Anyway, I think a more apples-to-apples comparison would be to compare the return from paying off the mortgage to buying a bond in the taxable account. IMO, a mortgage is just a negative investment in a long term nominal bond [if you get a fixed rate mortgage], since you're just issuing a 15, 20, or 30 year bond. If the after tax interest rate on the mortgage is greater than the after tax interest rate on a bond, pay off the mortgage first.

If you've got $160,000 in cash, why are you taking out student loans?

- Alec

megacorp-firee 06-20-2007 02:46 PM

Mark, your info is too general to give any opinion other than 'sounds good'.
IMO to get the assessment you want you need to do the following:
1) inventory your financial assets
2) figure out what your Asset Allocation should be
3) see how your assets fit into your AA
4) run a spreadsheet to with estimated growth of your portfolio to see where you will be in 10 years
5) determine what you will do when you FIRE
6) estimate how your new lifestyle will cost you (be sure to include health insurance, which I have found to be one of the biggest retirment costs)
7) see if your portfolio will support your FIRE (rule of thumb use 4% SWR, maybe a little lower since you are FIREing so young).
wash, rinse, and repeat

good advice from Rich, about asking specific questions.

Hope this helps.

Nords 06-20-2007 02:53 PM

Quote:

Originally Posted by MarkinVegas (Post 527920)
Gosh, no replies yet. Does anybody disagree with this plan?

A belated welcome to the board, Mark. I guess we've all been standing around shuffling our metaphorical feet and nodding at one another. The other guys type faster than I did, but here's my opinions & questions.

If you haven't already done so then read this post, particularly paragraph 2: https://www.early-retirement.org/foru...211-post1.html . When we start asking questions concerning posts like yours, previous posters have tended to get defensive and huff off. (Still there, AirJordan?) So no offense intended for what follows, but we're less than optimistic. If you bear with us the analysis promises to be productive.

You've listed your accumulations, not an inappropriate focus for the accomplishments of your life, but there's a whole lotta data here and not much info. What's missing is our understanding of your net worth, your asset allocation, your ER plans, and your ER expenses. Let me break it down:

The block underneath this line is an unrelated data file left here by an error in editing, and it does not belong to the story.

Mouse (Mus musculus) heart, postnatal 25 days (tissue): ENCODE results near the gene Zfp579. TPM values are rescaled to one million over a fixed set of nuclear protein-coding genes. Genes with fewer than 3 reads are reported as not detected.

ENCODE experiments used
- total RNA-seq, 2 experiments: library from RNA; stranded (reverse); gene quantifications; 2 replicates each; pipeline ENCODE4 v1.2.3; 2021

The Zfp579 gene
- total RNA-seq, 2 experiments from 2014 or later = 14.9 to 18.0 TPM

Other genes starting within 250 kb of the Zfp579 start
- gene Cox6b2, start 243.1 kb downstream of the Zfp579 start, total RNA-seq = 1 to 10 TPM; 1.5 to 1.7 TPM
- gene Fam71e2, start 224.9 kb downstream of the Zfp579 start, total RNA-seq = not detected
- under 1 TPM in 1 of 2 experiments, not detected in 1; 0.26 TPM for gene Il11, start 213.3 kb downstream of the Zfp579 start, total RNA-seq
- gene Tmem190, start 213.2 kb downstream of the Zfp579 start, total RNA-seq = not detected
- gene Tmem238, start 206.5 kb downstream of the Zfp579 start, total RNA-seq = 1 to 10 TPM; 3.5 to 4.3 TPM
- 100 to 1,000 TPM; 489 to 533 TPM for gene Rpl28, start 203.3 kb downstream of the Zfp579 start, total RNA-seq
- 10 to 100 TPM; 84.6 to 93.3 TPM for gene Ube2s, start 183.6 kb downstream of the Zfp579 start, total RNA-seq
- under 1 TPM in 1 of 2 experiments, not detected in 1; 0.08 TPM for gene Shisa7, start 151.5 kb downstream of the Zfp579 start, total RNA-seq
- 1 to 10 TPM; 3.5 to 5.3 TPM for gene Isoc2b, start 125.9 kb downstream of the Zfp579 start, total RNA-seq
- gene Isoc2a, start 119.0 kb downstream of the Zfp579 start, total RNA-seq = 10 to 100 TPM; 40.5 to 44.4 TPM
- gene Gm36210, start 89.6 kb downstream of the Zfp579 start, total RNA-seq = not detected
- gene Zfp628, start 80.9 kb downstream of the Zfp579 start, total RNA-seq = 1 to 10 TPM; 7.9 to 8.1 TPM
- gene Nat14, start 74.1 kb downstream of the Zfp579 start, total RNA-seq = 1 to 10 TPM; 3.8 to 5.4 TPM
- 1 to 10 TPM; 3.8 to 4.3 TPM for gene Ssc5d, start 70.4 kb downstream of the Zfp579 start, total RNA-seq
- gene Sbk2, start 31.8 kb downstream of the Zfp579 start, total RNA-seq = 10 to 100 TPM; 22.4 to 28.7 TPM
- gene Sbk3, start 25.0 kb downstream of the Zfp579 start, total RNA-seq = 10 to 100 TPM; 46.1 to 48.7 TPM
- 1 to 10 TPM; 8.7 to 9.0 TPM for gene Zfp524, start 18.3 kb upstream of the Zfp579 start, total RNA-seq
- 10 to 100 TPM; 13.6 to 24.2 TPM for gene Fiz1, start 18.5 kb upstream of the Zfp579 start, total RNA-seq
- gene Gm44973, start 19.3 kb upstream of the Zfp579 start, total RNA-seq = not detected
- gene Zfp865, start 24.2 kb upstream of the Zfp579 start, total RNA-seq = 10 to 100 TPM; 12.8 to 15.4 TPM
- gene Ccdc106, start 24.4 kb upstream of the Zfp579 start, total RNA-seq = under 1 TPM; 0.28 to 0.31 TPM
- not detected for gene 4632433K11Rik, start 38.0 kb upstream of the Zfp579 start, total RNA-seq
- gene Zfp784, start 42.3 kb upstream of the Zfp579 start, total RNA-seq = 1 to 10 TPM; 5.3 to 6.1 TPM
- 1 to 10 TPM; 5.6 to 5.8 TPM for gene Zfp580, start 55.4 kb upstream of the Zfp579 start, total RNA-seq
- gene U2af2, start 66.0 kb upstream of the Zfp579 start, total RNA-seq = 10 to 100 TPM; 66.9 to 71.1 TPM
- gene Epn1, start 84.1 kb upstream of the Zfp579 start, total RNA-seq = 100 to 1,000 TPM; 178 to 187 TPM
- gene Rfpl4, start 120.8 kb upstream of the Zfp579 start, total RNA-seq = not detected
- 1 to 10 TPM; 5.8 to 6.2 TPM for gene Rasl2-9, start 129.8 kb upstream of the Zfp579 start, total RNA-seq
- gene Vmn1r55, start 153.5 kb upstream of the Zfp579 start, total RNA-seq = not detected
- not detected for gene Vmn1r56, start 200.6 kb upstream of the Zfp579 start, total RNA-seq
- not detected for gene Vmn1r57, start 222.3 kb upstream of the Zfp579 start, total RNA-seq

Quote:

Originally Posted by MarkinVegas (Post 527491)
Salary: $37,000 a year
Other income: $950 per month from two roommates in my own home, mortgage payment $1500 per month
$900 and $925 per month on two rental homes in
Arizona, mortgages $799 and $845 per month,
respectively (going forward, I'll probably match my
rental income per month, when you figure in vacancy, HOA
dues, and repairs)
$660 per month interest income on $160,000 in savings

Quote:

Originally Posted by MarkinVegas (Post 527491)
Equity: about $130,000 in my own home, $57,000 and $64,000 equity in rental homes in AZ

Quote:

Originally Posted by MarkinVegas (Post 527920)
I owe $193,000 on my primary residence, and $123,250 and $135,450 on my two rental properties. My current plan is to pay down the mortgage on my primary residence by $1,000 per month ...
I know that I could pay off one of the three mortgages in one big payment...

Sure, and I'm counting $37K/year + $400/month net home + 0 rental + $660/month interest = $49,720/year.

But what would really put all these numbers into context is learning how much you're putting into your ER portfolio now, how fast you expect your asset allocation to grow, and what you project your ER expenses to be.

Will the roommates still be generating the income for you when you ER? What's your after-tax equity (not just the equity cited in the quote) and is it counted as part of your ER portfolio? Will you still own these three properties in ER, and if so what do you see as their cash flow? Or will you be liquidating some/all to downsize or relocate, and what do you see as their after-tax equity contribution to your ER portfolio?

What's the interest & remaining terms on the mortgages you're paying down? Which type of investor & mortgagee are you, one who feels comfortable arbitraging the mortgage for higher investment returns, or one who seeks debt-free comfortable sleep at night?

Quote:

Originally Posted by MarkinVegas (Post 527920)
...investing the $160,000 in savings in a standard diversified portfolio.

There is no such thing as a standard diversified portfolio. Some investors tout 80% stocks/20% bonds for your age, others think of 50/50. What asset allocation have you chosen? How does the $160K fit into your overall AA?